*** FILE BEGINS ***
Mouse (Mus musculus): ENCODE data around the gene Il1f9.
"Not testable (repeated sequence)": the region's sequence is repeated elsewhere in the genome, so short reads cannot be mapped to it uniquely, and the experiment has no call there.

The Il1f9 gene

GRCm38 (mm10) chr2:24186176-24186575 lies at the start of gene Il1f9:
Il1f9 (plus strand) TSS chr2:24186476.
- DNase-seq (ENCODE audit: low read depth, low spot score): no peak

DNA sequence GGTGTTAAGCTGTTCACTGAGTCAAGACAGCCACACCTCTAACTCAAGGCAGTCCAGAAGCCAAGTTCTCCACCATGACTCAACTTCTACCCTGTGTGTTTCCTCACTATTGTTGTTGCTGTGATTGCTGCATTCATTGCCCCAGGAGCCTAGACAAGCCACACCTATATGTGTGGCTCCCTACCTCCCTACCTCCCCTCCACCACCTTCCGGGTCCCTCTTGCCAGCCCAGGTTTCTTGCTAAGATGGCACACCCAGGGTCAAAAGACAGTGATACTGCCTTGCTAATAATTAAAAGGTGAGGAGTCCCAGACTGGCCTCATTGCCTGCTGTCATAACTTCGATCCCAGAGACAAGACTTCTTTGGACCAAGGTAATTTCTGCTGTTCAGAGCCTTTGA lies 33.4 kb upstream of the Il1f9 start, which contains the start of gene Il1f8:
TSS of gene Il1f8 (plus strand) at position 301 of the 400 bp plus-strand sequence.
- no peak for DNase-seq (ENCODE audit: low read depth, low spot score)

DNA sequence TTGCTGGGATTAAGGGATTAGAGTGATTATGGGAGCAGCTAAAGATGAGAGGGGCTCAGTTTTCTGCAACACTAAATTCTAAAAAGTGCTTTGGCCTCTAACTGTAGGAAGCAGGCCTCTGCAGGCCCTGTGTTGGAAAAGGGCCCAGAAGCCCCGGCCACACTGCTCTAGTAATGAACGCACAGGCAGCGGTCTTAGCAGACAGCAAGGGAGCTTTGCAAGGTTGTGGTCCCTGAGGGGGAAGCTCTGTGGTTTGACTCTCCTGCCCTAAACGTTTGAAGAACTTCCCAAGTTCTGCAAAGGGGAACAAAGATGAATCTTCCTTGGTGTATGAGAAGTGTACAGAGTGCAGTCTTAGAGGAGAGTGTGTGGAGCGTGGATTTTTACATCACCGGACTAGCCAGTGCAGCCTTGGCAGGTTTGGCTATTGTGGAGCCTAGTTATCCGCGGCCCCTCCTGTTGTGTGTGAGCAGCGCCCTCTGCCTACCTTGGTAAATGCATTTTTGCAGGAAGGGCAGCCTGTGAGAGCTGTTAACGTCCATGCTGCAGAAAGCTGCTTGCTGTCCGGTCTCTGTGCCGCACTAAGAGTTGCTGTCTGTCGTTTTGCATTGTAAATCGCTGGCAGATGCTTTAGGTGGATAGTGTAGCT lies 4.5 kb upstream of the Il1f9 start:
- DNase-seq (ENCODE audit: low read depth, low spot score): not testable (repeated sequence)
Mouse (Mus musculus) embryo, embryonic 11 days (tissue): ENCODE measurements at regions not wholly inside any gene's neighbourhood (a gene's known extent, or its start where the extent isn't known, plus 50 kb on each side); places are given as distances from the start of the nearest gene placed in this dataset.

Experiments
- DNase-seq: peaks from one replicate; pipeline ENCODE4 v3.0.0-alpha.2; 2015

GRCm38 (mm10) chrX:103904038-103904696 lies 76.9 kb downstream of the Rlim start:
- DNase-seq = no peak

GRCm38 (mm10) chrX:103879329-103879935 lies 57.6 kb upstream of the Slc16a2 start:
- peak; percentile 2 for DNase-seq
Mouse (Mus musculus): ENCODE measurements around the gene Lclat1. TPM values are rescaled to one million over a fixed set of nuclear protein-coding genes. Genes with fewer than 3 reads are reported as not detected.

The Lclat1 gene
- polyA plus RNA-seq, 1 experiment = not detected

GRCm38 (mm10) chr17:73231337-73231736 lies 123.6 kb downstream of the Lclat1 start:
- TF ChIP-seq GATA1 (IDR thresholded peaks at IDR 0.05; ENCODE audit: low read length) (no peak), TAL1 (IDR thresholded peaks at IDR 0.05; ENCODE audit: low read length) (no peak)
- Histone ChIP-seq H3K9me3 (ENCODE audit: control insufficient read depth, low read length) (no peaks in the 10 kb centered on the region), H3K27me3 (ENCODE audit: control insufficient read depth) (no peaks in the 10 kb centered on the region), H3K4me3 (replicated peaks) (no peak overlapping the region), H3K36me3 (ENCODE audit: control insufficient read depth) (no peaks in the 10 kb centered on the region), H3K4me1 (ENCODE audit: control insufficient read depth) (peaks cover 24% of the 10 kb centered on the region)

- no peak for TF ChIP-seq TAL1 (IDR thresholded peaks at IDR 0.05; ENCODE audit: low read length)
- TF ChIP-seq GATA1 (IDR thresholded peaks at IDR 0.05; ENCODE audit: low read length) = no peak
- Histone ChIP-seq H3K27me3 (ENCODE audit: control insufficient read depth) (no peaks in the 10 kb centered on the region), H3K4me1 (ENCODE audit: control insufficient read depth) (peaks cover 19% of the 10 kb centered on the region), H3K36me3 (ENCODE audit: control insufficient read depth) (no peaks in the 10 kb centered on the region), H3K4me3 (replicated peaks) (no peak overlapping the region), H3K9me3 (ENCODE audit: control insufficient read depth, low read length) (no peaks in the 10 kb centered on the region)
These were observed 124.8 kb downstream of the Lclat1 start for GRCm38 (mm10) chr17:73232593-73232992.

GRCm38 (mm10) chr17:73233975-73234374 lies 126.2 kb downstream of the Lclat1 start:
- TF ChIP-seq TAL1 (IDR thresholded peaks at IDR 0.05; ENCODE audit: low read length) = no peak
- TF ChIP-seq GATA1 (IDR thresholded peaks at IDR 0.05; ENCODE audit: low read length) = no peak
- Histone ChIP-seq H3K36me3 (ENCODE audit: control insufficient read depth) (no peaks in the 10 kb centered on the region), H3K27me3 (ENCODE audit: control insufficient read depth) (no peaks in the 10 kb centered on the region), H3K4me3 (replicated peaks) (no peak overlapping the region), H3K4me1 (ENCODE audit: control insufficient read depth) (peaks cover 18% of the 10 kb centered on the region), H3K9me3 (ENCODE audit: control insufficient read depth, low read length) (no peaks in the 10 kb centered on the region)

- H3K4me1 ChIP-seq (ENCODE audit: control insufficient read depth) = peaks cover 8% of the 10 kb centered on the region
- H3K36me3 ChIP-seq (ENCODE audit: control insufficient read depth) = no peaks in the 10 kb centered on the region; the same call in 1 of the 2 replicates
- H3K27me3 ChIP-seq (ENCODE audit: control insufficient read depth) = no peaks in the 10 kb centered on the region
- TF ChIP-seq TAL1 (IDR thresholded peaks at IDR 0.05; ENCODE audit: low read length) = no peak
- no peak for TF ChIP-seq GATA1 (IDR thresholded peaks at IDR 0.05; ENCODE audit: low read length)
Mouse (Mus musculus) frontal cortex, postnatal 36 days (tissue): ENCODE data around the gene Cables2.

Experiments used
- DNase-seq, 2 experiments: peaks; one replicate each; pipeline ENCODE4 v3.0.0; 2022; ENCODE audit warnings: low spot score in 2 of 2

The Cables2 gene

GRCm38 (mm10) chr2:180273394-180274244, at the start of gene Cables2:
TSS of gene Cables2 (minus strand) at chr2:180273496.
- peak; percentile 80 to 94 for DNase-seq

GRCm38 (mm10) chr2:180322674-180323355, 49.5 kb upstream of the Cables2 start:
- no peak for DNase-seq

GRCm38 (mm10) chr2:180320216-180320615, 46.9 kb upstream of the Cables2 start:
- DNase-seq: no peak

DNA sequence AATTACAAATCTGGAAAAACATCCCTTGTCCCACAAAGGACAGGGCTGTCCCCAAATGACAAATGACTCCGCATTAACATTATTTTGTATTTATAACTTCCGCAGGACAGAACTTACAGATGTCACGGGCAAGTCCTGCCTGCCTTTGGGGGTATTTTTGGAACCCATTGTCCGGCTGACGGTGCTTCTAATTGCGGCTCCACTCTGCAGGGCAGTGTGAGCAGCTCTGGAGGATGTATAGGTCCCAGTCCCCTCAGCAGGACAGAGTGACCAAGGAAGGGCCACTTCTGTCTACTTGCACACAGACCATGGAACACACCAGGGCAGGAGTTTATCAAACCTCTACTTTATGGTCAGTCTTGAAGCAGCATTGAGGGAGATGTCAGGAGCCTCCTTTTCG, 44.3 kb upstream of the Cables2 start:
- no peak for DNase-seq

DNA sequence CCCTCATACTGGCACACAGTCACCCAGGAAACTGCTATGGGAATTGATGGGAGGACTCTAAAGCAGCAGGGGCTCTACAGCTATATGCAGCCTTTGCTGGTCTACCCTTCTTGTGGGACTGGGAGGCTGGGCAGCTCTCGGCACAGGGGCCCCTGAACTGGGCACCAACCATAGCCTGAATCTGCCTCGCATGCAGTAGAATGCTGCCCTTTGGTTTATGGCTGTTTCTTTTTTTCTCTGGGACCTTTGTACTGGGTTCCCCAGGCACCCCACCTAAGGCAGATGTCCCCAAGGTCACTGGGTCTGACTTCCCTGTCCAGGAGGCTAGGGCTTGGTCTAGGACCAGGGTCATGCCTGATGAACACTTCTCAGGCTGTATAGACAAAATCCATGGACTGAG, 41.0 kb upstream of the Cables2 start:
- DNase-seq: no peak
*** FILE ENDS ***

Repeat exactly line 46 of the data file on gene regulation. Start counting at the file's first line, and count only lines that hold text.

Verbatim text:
- no peak for DNase-seq